The line between camera and phone continues to be blurred as cutting-edge devices such as the Samsung Galaxy S II and iPhone 4S continue to encroach on point-and-shoot camera territory.
One of Apple’s biggest selling points for the iPhone 4 and now the 4s, has been their camera technology. Android is much more soft-spoken about the topic, but thanks to the careful work of PC World’s reviewers, we can see that Android phones like the Galaxy S II are quietly proving to be the leader of the smartphone camera pack.
In PC World’s Smartphone Camera Battle, the iPhone 4S was pitted against multiple Android competitors in a head-to-head-to-head challenge in multiple image/video quality tests. Using a standardized setup with the same lighting, tripod positioning, and auto-mode settings, the following tests were performed:
1. One still-life scene with a mannequin, to rate flash exposure quality. This is the only test in which we used the phone’s flash.
2. One still-life scene with a color chart and delightful random objects, to rate exposure quality and color accuracy. We used daylight-balanced 6500k lights to light the set.
3. A target chart and printed text, to evaluate sharpness and distortion levels
Afterwards, printouts of each image were taken and examined by a panel of 5 judges, rating each image for color, exposure, sharpness and distortion. Before I go ahead and show you what the official panel thought of the devices, take a gander at the images/video for yourself, which one do you think is better?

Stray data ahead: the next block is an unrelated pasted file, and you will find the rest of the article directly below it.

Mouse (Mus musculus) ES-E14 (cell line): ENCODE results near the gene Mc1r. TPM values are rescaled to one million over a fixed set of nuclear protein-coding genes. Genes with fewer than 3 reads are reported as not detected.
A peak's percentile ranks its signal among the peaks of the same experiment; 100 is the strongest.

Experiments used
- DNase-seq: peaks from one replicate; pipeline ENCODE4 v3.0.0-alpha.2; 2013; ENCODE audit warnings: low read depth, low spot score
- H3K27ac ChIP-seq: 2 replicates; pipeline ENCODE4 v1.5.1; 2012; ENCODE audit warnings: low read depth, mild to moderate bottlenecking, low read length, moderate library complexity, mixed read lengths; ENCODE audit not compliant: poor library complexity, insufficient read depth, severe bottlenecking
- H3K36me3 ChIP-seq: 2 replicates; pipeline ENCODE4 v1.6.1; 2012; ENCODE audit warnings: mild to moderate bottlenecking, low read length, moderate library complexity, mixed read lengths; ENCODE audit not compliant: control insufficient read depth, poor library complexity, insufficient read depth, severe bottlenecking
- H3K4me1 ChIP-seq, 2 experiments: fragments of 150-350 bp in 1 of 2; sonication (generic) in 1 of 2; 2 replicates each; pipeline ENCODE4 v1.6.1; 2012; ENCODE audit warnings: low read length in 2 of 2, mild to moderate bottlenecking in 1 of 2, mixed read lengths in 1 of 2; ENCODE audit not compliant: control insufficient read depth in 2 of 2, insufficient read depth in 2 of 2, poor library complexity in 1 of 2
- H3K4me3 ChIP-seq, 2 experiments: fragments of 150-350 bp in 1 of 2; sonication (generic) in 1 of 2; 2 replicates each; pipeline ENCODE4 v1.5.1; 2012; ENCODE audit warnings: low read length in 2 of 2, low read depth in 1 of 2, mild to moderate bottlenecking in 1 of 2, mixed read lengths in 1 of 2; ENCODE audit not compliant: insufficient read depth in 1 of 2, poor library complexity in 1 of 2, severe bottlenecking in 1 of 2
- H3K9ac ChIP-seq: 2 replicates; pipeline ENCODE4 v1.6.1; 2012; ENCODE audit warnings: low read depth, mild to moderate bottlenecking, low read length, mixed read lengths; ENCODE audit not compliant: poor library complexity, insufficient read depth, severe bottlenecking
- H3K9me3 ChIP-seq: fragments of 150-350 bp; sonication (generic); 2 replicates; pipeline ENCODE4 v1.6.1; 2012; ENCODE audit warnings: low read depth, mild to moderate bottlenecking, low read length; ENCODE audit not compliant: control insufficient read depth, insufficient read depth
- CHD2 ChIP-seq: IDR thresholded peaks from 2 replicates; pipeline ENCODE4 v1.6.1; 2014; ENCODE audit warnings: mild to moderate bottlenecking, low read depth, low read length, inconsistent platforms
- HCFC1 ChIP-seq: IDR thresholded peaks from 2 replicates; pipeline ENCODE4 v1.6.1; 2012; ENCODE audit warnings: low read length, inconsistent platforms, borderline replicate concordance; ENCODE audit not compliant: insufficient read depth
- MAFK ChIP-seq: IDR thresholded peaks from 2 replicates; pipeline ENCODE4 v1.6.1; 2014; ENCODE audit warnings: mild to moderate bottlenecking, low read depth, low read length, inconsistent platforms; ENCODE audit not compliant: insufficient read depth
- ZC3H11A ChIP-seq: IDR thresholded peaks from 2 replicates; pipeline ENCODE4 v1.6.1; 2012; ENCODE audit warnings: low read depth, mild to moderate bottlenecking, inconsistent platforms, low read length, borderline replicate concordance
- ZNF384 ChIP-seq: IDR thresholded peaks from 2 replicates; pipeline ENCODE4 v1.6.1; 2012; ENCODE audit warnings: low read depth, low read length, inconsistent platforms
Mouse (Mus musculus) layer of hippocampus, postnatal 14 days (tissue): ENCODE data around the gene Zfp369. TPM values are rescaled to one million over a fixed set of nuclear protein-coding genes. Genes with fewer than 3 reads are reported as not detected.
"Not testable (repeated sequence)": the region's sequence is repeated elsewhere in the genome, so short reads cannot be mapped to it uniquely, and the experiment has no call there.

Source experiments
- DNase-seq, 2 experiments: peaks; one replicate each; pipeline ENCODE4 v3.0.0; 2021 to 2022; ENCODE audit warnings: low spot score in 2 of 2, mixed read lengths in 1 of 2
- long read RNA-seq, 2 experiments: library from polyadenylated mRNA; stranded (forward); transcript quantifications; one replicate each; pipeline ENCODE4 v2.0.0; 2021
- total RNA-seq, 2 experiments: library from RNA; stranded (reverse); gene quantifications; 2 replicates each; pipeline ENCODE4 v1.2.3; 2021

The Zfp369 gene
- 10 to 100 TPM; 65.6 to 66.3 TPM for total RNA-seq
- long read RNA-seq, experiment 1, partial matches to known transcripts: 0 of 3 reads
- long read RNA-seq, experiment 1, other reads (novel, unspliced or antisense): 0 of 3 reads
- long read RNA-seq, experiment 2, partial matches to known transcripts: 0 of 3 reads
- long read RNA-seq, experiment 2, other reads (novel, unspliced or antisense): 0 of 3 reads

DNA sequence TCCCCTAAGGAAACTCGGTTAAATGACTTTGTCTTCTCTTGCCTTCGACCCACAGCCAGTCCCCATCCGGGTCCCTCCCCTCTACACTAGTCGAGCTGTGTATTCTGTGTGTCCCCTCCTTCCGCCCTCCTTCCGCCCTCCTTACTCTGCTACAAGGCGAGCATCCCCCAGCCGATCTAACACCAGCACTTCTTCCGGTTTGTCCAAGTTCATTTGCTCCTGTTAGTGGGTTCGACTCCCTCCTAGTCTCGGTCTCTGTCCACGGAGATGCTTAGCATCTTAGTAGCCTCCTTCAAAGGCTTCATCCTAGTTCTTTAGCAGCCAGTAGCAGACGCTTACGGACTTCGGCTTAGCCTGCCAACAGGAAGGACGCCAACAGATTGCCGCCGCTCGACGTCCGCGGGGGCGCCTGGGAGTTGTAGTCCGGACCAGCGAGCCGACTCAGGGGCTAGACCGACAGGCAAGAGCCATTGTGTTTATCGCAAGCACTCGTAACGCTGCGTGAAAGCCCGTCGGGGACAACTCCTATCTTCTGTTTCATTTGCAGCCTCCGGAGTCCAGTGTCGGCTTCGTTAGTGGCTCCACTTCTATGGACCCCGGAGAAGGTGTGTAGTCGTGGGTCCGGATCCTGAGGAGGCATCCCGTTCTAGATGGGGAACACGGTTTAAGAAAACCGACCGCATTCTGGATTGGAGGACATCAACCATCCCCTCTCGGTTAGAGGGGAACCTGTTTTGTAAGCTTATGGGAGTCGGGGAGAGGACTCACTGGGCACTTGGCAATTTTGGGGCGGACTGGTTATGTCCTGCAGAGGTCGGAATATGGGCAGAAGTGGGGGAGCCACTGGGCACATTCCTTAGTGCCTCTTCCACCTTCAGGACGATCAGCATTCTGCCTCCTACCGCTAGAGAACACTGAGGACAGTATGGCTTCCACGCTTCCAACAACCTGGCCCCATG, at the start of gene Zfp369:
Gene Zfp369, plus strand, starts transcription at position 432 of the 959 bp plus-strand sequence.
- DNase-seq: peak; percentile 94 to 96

Galaxy S II snapshots first followed by iPhone 4S
Here’s what PC World’s judgin panel thought:
Here are the video shots with audio accounting for a portion of the score as well:
Samsung Galaxy S II
Apple iPhone 4S
As you can see, in the still-image testing, both the T-Mobile MyTouch Slide 4G and the Galaxy S II slightly outperformed the iPhone 4S. In the video testing the Galaxy S II far outperformed every competitor in the “normal” recording mode with a superior score of 88, with the Nikon Coolpix coming in at a distant second with a score of 80.6. Granted the Galaxy S II didn’t fair quite as well in low light, but most meaningful and purposeful video tends to be shot in normal conditions.
For all intents and purposes, most people will be able to replace point-and-shoot cameras with their phones, and for the most part they will be more concerned with the still image quality/performance than the video recording capabilities. Overall the top 3 performers were the MyTouch, Galaxy S II and iPhone 4S–separated by a margin of just .7 points, all 3 are competitive with the dedicated Nikon Coolpix camera and are also full-blown smartphones.
Granted the rating system is a bit subjective but it looks like the Galaxy S II, which has been out for nearly half a year, has one of the best mobile phone cameras out there. The bottom line: if you were unsure about the Galaxy S II because of its picture quality, get out there and pick up your phone!